In its basic form, hacking is a trespass. A computer hacker enters a computer system or network without the permission of the owner of that computer system or network. Thereafter the hacker may amend or destroy information contained within the computer system or network via various different means, such as with a virus or worm. However, the act of amending or destroying information contained on computer system or network post a successful hack is not, itself, hacking. In short, the hacking is entry without permission - hence the analogy to a trespass.
An understanding of the different elements of what constitutes hacking is important if you want to ascertain what restitution rights you have in the event that the criminal background check database you have used has been hacked. Primarily, the reason why this is so is because merely hacking a computer system or network may not give you many restitution rights; unless, of course, you are the legal owner of that computer system or network. On the other hand, if the hacker then advances to make actual constructive changes to the information contained in the database, the person undertaking the criminal background check or the person who is the subject of such a check may well have rights against the hacker (as we shall see below). In addition, the court system will also treat the offender of such actions differently.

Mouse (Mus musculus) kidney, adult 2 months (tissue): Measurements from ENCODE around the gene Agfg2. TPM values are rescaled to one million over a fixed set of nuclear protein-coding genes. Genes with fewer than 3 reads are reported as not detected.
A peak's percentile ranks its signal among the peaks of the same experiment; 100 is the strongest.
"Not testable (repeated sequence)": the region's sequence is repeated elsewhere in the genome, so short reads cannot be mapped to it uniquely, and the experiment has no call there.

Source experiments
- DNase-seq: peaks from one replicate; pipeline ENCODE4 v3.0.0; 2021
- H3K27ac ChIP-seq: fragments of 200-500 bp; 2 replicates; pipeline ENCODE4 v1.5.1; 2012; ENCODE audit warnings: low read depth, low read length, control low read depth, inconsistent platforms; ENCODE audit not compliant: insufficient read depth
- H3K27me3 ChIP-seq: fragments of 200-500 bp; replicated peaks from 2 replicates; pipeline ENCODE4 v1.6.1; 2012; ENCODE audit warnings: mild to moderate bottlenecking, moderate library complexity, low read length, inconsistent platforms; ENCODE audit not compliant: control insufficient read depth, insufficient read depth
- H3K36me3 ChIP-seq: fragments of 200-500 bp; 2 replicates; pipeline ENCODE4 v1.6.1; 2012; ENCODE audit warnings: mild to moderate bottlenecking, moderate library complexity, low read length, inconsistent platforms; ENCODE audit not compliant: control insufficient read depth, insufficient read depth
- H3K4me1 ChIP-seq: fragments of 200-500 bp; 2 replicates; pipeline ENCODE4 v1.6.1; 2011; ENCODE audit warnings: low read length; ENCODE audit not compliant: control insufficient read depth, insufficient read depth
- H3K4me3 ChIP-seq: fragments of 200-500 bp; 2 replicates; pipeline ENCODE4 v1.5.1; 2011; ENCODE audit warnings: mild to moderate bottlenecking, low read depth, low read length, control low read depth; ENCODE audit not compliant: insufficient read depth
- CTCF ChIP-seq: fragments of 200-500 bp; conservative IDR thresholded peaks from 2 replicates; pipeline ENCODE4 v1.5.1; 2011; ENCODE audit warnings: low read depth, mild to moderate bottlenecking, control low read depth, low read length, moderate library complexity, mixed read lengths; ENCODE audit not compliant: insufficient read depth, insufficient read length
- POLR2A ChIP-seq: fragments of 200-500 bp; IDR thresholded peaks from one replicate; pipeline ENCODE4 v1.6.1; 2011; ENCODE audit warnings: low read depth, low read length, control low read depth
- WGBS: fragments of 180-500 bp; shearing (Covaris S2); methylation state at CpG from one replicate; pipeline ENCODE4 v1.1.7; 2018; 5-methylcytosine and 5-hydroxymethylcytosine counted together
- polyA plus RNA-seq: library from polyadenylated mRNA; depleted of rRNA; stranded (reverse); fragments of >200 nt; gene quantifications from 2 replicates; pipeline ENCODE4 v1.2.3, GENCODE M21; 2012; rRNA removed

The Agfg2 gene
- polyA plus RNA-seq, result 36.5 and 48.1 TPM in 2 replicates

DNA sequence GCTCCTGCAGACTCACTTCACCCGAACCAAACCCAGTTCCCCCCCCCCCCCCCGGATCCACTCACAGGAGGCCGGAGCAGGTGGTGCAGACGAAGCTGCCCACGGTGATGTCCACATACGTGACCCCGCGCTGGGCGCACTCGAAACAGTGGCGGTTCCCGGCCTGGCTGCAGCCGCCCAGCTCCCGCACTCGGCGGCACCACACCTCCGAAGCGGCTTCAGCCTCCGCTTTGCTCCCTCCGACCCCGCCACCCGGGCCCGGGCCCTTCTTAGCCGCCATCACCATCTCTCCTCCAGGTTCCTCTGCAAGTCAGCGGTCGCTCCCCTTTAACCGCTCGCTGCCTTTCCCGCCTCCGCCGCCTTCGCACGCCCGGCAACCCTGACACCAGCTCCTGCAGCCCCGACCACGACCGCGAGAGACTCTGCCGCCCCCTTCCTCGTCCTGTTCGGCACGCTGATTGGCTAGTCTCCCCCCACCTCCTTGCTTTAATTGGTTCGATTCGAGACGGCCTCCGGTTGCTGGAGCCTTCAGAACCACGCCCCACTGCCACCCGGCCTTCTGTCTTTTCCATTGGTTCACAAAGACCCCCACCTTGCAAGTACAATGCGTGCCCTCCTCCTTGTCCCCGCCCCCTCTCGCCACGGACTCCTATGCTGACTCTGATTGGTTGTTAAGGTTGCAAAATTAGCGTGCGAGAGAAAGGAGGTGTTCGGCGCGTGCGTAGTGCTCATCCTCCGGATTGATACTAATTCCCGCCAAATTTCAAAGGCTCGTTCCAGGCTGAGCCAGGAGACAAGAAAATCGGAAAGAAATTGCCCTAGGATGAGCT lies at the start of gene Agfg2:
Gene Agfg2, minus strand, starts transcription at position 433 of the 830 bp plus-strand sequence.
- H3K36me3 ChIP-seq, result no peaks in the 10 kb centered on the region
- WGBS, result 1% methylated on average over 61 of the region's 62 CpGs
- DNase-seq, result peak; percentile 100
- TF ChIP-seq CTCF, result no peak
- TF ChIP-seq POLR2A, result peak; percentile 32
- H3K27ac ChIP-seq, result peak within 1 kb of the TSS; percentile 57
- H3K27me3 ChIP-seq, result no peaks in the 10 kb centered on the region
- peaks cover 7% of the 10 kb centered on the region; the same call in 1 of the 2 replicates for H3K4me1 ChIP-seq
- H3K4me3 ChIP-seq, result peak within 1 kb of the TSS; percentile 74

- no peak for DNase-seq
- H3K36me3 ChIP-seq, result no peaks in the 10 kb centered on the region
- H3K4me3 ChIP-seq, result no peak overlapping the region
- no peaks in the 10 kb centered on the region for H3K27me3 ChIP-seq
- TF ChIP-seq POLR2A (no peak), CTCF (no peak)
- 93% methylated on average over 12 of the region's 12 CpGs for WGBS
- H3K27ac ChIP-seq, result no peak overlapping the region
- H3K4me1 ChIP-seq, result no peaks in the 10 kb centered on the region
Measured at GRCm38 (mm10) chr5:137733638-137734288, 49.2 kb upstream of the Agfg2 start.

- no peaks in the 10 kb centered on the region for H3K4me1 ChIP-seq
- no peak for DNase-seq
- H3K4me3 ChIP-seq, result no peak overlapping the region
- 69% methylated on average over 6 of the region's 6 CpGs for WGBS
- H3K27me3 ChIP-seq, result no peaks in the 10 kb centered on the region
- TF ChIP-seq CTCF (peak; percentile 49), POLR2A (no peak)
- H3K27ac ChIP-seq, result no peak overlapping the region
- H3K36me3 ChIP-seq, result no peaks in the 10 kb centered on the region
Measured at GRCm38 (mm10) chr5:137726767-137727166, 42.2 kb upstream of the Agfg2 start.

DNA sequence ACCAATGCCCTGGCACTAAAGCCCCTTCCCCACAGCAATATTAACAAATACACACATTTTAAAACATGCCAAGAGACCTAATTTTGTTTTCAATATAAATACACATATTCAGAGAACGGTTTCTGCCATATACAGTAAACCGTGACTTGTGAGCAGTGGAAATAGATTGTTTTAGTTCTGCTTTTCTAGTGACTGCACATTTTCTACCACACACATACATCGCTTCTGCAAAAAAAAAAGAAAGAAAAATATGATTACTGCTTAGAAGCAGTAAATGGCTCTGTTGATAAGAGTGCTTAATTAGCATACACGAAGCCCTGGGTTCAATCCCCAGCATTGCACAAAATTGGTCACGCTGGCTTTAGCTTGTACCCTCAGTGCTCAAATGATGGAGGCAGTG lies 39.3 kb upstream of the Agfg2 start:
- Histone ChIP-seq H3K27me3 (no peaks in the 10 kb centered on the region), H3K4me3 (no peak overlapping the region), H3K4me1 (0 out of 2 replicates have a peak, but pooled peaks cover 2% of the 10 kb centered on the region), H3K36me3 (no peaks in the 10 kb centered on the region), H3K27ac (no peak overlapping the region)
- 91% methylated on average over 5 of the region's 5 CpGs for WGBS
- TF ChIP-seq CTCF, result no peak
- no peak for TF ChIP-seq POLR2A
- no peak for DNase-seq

(a) The rights of a service provider
As the owner of the computer system or network that has been hacked, the service provider likely has the strongest case in most state laws against a hacker. For example, if you were the provider of a California criminal background check service, it is highly likely that not only would you possibly have a remedy in federal law if the computer network or system were hacked, but also in local state law. Likewise for a Florida criminal background check service provider. In each of these cases you would have both a proprietary right and, most probably, a criminal case that you could claim against any hacker of your computer network or system.
In the event that you lost revenue or reputation due to a hack of your California criminal background check database, it may also be the case that you could bring a state civil claim for loss of earnings, but this would need to be quantified and worded carefully and you would also need to ensure there were no penalty claims, e.g. that you mitigated your financial loss.
Nevertheless, as the underlying state law for the likes of Florida criminal background check service providers and Iowa criminal background check service provider is highly likely to be different, you need to ensure that you check local state law. Here, it should also be noted that a difference may arise as to where you "host" the website from. For example, an Iowa criminal background check may be hosted from California, and a California Criminal background check service may be hosted from Iowa. In such a case, regardless of what service is being provided, the location of where the service is being provider from could well be instrumental in determining the rights and remedies you have against the perpetrator of a hack.
Notwithstanding the foregoing, if you are the provider of such a service it is extremely important that you include a waiver somewhere on your website and in your service contract that, while you do your up most to ensure the information being provided is correct, you cannot guarantee the accuracy of the information and that it is the responsibility of the requester of such information to ensure they check the accuracy of the information obtained from any internet-based query for information.